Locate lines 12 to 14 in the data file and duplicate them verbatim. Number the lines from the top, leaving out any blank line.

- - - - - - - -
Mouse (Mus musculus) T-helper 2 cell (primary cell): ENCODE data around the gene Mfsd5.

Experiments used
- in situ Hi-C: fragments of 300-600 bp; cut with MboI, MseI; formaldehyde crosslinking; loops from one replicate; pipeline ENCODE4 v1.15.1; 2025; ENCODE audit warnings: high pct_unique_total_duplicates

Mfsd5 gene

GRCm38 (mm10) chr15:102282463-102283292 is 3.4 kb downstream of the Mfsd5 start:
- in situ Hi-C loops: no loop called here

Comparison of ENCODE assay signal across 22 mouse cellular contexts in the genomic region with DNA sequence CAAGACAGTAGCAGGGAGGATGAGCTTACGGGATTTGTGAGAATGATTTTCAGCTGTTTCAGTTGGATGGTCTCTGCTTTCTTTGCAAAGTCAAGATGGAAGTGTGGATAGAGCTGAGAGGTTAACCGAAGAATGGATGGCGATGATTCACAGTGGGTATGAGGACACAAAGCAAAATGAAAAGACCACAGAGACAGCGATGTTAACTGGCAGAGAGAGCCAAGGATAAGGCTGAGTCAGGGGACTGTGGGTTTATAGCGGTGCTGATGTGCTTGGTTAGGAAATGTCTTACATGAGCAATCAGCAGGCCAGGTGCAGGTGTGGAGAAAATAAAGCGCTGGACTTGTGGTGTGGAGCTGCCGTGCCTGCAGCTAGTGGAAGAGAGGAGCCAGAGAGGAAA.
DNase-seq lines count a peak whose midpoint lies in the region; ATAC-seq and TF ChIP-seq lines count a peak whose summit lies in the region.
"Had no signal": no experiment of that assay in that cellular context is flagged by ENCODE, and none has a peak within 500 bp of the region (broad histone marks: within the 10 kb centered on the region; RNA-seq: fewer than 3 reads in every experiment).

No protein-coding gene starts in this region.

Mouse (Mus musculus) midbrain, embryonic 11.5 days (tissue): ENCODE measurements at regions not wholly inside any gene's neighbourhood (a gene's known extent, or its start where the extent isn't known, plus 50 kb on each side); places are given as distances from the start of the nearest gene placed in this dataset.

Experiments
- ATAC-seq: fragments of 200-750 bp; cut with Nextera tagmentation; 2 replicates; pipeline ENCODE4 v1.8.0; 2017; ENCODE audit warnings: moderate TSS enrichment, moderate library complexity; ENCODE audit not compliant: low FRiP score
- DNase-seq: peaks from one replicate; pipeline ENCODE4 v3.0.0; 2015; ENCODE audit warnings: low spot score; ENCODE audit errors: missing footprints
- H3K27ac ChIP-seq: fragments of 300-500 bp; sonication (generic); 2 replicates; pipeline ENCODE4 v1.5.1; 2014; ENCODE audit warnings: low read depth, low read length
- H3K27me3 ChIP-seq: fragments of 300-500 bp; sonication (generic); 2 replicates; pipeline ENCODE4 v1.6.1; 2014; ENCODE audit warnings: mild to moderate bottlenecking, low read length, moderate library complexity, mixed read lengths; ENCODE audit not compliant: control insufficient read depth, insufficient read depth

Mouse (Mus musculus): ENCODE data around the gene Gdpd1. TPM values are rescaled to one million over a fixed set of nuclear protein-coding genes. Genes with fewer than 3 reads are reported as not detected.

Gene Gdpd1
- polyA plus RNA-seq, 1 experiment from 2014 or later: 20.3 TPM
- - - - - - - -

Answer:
Experiments
- ATAC-seq: fragments of 200-750 bp; cut with Nextera tagmentation; 2 replicates; pipeline ENCODE4 v1.8.0; 2017; ENCODE audit warnings: moderate TSS enrichment, moderate library complexity; ENCODE audit not compliant: low FRiP score
- DNase-seq: peaks from one replicate; pipeline ENCODE4 v3.0.0; 2015; ENCODE audit warnings: low spot score; ENCODE audit errors: missing footprints